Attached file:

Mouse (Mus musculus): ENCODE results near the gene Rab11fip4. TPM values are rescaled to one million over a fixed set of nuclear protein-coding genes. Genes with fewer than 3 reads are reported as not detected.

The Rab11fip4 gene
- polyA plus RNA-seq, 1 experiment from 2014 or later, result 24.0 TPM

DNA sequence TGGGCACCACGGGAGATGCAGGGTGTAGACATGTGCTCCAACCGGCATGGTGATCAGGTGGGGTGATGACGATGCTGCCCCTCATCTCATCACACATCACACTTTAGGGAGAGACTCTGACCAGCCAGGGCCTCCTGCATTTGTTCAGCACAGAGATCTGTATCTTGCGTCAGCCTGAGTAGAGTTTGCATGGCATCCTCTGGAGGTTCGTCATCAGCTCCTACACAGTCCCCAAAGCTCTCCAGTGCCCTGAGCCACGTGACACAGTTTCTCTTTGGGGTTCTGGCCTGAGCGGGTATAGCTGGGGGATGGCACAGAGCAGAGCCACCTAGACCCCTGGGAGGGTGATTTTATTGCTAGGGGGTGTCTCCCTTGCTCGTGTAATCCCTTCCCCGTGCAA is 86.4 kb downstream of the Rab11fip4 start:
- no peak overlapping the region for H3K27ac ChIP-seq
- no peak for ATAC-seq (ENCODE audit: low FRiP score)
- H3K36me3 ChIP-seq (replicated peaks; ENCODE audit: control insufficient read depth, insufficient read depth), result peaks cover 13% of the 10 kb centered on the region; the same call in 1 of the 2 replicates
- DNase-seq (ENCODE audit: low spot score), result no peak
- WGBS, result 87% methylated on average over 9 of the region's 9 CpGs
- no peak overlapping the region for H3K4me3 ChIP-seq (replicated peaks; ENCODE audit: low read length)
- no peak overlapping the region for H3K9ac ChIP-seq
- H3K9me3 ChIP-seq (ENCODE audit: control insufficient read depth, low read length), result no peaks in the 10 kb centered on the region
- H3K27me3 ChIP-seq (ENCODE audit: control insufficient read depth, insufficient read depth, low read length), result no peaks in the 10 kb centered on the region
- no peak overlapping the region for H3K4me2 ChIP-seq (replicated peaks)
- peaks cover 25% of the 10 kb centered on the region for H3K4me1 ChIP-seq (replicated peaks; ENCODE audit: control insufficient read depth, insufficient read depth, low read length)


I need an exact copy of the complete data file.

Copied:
Mouse (Mus musculus): ENCODE results near the gene Rab11fip4. TPM values are rescaled to one million over a fixed set of nuclear protein-coding genes. Genes with fewer than 3 reads are reported as not detected.

The Rab11fip4 gene
- polyA plus RNA-seq, 1 experiment from 2014 or later, result 24.0 TPM

DNA sequence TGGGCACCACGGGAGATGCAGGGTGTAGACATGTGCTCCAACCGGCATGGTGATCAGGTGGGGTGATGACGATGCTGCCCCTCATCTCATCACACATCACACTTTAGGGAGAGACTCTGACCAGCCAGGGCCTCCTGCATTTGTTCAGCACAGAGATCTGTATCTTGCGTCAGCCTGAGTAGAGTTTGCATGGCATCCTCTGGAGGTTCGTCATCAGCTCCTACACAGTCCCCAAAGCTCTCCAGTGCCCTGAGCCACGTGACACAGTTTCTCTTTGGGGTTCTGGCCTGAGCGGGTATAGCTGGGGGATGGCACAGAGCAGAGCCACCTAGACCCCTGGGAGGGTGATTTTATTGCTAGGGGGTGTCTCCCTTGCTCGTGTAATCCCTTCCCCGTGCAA is 86.4 kb downstream of the Rab11fip4 start:
- no peak overlapping the region for H3K27ac ChIP-seq
- no peak for ATAC-seq (ENCODE audit: low FRiP score)
- H3K36me3 ChIP-seq (replicated peaks; ENCODE audit: control insufficient read depth, insufficient read depth), result peaks cover 13% of the 10 kb centered on the region; the same call in 1 of the 2 replicates
- DNase-seq (ENCODE audit: low spot score), result no peak
- WGBS, result 87% methylated on average over 9 of the region's 9 CpGs
- no peak overlapping the region for H3K4me3 ChIP-seq (replicated peaks; ENCODE audit: low read length)
- no peak overlapping the region for H3K9ac ChIP-seq
- H3K9me3 ChIP-seq (ENCODE audit: control insufficient read depth, low read length), result no peaks in the 10 kb centered on the region
- H3K27me3 ChIP-seq (ENCODE audit: control insufficient read depth, insufficient read depth, low read length), result no peaks in the 10 kb centered on the region
- no peak overlapping the region for H3K4me2 ChIP-seq (replicated peaks)
- peaks cover 25% of the 10 kb centered on the region for H3K4me1 ChIP-seq (replicated peaks; ENCODE audit: control insufficient read depth, insufficient read depth, low read length)